Pixelate and Posterize in Processing

After an afternoon of working on a Processing project with Alex Myers, I created a Processing sketch that pixelates and posterizes an image.  Next step (and definitely the hardest) will be to find the weighted center of the pixel areas (not each pixel block but areas of the same color).  The above image is Van Gogh’s “Starry Night”.

[ view the source code here | download the zipped version with source image here ]

4 Replies to “Pixelate and Posterize in Processing”

  1. Jeff,

    Awesome project! It was just what I was looking for. Pixelating and Posterizing in one. I do have a question though, if you wouldn’t mind answering. It seems as though Processing won’t accept variables when setting the size in setup(). I end up hardcoding the size to match the size of the image I’m using. When the sketch runs and gets to the part in your pixelateImage() function, specifically, the part where it sets the ratio by dividing the height and width, I always seem to get a rounded number. I’m using an image that is sized 640W x 480H, and yet, when I use the debugger to view that value of the ratio variable, it comes out to 1.0. It should be 1.3. I’ve even tried other values for width and height. I always seems to get a rounded number. Any idea why? I don’t see anything in your code that rounds up. Or maybe I am missing it. Thanks a lot in advance. Great sketch too!

  2. Thanks Ryan! The newest version of Processing doesn’t easily let you put variables in size(), which drives me crazy. Hard-coding is one option, as would be writing to a separate PGraphics instance, then saving it out to file.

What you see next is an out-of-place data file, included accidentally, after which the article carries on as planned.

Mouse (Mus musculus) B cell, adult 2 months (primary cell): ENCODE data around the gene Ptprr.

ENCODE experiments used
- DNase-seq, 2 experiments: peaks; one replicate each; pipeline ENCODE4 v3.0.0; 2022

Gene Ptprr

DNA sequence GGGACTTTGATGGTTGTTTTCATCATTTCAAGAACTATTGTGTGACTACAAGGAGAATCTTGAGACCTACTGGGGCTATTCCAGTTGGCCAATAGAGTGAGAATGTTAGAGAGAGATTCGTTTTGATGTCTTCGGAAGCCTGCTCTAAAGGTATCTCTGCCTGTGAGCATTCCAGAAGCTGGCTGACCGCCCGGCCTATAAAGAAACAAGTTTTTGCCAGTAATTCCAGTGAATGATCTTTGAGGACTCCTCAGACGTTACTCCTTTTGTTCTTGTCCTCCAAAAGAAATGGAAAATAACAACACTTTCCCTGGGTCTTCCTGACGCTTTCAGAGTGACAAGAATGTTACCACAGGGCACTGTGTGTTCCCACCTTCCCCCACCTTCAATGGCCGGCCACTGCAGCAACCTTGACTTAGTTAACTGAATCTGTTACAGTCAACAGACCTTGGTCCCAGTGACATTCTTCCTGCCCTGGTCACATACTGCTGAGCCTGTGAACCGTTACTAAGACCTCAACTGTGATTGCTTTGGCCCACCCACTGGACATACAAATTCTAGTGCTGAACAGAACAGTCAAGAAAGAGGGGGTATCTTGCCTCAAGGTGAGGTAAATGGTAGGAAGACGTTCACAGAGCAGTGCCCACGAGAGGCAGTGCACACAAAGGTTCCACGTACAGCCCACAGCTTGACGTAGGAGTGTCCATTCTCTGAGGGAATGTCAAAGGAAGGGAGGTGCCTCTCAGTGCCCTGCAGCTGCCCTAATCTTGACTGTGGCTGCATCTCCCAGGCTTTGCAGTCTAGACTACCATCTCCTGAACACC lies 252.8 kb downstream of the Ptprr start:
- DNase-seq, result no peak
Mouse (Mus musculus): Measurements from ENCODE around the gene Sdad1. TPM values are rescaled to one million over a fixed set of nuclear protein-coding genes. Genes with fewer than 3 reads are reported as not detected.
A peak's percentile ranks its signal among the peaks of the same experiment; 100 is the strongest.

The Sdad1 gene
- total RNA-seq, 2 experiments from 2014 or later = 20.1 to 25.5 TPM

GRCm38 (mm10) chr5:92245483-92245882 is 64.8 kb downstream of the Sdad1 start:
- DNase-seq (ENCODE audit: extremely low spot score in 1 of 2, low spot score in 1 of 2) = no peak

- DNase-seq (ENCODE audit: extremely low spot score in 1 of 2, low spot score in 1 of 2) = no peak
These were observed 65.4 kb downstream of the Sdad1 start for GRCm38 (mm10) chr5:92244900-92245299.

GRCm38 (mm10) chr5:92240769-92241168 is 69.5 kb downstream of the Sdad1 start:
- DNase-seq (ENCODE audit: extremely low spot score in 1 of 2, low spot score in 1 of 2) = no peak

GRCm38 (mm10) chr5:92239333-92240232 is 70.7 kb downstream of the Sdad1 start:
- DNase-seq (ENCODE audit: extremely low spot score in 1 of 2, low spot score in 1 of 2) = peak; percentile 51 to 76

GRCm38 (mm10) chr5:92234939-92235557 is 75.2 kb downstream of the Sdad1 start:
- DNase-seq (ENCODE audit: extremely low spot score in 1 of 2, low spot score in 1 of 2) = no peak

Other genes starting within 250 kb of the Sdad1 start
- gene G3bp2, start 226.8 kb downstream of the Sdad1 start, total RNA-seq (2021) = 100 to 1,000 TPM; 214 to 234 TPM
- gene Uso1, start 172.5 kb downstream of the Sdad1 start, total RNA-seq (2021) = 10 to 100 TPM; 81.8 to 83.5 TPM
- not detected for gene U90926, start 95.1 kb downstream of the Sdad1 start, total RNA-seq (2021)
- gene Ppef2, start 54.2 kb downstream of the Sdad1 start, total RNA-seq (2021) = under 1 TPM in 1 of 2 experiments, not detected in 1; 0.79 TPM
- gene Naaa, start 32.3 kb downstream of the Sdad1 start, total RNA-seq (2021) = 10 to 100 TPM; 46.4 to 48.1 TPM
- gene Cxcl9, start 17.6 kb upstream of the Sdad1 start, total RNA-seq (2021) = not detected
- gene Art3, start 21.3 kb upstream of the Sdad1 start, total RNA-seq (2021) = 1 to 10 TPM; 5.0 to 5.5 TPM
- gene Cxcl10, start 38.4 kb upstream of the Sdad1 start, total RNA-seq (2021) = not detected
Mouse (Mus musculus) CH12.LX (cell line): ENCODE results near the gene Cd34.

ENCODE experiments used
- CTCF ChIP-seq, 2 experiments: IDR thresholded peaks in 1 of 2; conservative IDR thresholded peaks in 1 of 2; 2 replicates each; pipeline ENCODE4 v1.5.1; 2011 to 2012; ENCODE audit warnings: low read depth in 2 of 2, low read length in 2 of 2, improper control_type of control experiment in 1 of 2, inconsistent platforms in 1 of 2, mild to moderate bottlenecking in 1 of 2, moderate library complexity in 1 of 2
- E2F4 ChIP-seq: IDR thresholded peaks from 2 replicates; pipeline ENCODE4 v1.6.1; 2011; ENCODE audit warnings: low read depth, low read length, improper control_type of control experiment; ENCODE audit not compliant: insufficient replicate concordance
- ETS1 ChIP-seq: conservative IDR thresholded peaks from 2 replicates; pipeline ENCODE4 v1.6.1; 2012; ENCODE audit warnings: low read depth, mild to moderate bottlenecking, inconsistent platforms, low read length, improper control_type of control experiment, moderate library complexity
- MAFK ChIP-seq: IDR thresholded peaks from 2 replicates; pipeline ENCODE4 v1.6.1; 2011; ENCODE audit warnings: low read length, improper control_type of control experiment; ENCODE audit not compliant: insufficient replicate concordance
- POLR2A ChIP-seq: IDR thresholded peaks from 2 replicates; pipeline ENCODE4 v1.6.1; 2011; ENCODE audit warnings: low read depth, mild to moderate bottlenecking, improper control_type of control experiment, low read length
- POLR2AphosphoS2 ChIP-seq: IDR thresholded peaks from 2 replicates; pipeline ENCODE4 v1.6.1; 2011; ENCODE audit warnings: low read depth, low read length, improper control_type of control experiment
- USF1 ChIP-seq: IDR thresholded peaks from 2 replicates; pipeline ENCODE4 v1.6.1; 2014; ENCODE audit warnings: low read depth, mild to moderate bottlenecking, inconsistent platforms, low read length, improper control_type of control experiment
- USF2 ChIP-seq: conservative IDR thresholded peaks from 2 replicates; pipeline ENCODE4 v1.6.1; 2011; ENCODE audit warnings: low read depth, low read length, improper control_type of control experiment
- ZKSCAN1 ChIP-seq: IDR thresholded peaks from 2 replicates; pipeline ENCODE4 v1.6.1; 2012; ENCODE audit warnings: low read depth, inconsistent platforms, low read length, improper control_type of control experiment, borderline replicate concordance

The ratio thing is probably a legacy code issue too – you have to explicitly say the result of width/height is a float like this: ratio = (float) height/width;.

  3. Thanks for the reply! What you said makes sense.

    I think what was throwing me off was that I was expecting a number like 1.3 from the result of your if statement. But I wasn’t considering the fact that both height and width are, by default, Int’s. That would explain why I was getting a round number with nothing after the decimal. Casting the result of height/width using (float) gives me the number I was looking for. You were correct about that. However, it confirms what I was suspecting about getting a float as a result. The ratio variable, if its anything BUT a round number, will result in non-square pixels being drawn. (i.e. a few lines ahead in your code where you draw a rectangle by saying “rect(x, y, pxSize, pxH);”). The rectangle that gets drawn will be non-square if the ratio variable equals anything other than a round number. You get oblong squares being drawn instead of perfectly square ones. I’ve confirmed this by comparing the two resulting images. I would be happy to show you, but I’m sure you know what I mean.

    It’s not an issue by any means. I’m just very determined to fully understand how your sketch works. I’m relatively new to programming so I’m in a phase of learning and understanding. It’s a great sketch. Its gets the exact result I was looking for and I’m glad I came across it. Now if I could only figure out how to remap the colors from grayscale to “greenscale”……(yes I did just make that word up)

  4. The pixels are non-square because width and height are different! You could use min(pxWidth, pxHeight) to get one value to make square pixels. To go to “greenscale” you could just map your grayscale value into green!

    int bright = int(brightness(pixels[i])/rangeSize) * rangeSize;
    pixels[i] = color(0, bright, 0); // set to green value of RGB

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